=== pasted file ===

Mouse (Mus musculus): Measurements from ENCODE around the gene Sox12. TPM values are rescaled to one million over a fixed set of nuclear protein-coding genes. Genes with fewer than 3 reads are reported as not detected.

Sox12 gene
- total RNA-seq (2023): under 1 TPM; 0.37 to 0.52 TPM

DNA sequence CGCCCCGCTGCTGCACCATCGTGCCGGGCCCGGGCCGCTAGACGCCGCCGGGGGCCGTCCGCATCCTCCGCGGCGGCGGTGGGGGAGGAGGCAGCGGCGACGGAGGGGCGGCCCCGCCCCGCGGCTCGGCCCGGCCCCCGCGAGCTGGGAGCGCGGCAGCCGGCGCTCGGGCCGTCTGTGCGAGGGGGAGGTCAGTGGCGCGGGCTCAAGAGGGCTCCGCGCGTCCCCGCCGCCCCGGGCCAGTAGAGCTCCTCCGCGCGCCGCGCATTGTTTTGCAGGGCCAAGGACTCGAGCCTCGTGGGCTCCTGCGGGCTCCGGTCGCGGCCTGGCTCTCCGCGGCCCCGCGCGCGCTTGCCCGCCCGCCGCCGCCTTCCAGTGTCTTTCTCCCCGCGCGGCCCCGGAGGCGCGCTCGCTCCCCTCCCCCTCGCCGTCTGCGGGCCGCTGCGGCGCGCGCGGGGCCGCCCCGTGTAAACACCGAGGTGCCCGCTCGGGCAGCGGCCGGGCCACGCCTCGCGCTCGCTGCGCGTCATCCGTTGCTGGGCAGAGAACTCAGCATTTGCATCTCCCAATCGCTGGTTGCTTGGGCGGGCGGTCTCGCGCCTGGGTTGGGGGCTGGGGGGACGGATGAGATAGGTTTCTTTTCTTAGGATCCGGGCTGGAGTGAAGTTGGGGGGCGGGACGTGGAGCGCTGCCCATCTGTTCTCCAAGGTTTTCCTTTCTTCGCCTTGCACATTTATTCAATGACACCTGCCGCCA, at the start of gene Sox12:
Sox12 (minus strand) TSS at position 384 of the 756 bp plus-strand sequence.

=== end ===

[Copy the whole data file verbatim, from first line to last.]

Mouse (Mus musculus): Measurements from ENCODE around the gene Sox12. TPM values are rescaled to one million over a fixed set of nuclear protein-coding genes. Genes with fewer than 3 reads are reported as not detected.

Sox12 gene
- total RNA-seq (2023): under 1 TPM; 0.37 to 0.52 TPM

DNA sequence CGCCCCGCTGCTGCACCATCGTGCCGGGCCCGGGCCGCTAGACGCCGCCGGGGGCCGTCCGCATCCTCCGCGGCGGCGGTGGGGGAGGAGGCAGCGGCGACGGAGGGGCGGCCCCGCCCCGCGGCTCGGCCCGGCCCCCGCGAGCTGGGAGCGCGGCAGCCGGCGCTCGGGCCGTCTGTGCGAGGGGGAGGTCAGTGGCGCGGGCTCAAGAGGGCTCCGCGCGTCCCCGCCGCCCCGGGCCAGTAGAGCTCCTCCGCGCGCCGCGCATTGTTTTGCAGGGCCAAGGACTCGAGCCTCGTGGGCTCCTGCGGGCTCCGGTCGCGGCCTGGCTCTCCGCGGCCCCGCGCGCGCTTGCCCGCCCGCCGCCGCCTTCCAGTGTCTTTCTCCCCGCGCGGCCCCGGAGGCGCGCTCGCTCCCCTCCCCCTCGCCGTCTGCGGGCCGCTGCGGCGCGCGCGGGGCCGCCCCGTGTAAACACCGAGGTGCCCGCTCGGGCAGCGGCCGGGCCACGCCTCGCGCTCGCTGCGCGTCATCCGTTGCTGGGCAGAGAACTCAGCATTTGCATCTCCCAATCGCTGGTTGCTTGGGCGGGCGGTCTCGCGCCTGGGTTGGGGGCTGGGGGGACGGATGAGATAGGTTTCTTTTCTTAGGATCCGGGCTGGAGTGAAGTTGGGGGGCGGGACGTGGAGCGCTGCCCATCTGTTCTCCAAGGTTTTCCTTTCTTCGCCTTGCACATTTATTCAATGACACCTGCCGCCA, at the start of gene Sox12:
Sox12 (minus strand) TSS at position 384 of the 756 bp plus-strand sequence.